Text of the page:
By Allison Campbell-Jensen
University of Minnesota websites and digital media reflect who we are, what we do, and what we represent — they express the identity of a department, a project, the U. Yet they morph with changes in focus, in leadership, in web capabilities, and web design. Developed on the shore where the solid organization meets the fluid ocean of users, websites can be seen as barrier islands, built for a certain time, until something shifts, and a new creation emerges.
Capturing these short-lived entities is the job of web archivists at the U. At one time, websites and other digital media may have been dismissed as too ephemeral to be worthwhile, says U Archivist Erik Moore, but “as we moved our work and personal lives online, web content became of primary importance.”
Materials collected change with the fast-moving nature of web content. Moore takes some pride in preserving nearly 10 years of the UThink Blog Platform materials from a variety of people who posted about “departmental communications, course projects, faculty publications, activism, student life, field notes, travel logs, and more.” In March, the COVID-19 web archives for the U were established. Now, he and his team are surveying campus to identify podcasts for preservation.
Capturing a constantly changing web
“Our web archive is an extension of what we would collect about the University, as part of our mandate to collect University history,” says Valerie Collins, Digital Repositories and Records Archivist. “It happens to be living in a different form; it happens to move a little more quickly than other materials we collect from departments.” The University’s web archiving program is an effort of the University Digital Conservancy and the University of Minnesota Archives.
While it might seem that some images or memes live on the Internet forever — when enough copies are made, they can have a foundation like a hotel built on a barrier island. More typically, the island shifts, the website moves, and the linked materials, whether center reports or research results, fall off.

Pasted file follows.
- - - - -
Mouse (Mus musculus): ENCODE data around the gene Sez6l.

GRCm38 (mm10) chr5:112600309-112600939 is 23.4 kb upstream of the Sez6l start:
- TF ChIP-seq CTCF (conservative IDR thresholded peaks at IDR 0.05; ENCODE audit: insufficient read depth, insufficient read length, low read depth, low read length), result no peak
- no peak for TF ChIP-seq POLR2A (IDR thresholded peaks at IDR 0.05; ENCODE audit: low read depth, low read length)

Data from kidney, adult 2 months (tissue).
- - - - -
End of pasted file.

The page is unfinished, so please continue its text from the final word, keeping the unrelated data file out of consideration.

To prevent potential losses, Collins continually finds new websites to archive, whether identifying a U department or unit that needs to have its materials collected, or having a colleague or communications person suggest a website be collected before a major re-design or decommissioning. Still, Moore notes, digital storage has space limitations and web archiving is at time-intensive activity. He and his team determine whether the website is within the scope for the collection and how often they may capture it to stay within their limits.
Accessing the U’s web archive
Currently, Collins believes the web archive’s “primary users are U Archives staff answering questions.” If a patron has a question about the U’s history starting in 1996, the staff typically access the web archives and bring information back to them. While savvy users may be able to navigate the U’s web collection at the University of Minnesota Archive-It collection page, Collins prefers “not to throw them off into the deep end.”
Collins says: “It always feels like you hit the jackpot when you are able to find that one specific item.” That said, Moore notes, some materials like reports and publications that were once available online can be accessed via the U’s Digital Conservancy.
Web content can provide evidence of when something happened, Moore says, it can contextualize events, and it can be material for less-expected discoveries that may connect multiple websites. Some of these uses will develop with future approaches and new needs.
Their aim now, Collins says, is to collect web and digital content “that in 10, 20, 30 years, this is information that people will want. It’s collecting and handing it off to the future, to make sure it’s there.”
And by so doing, ensuring these virtual barrier islands of U web content remain to explore.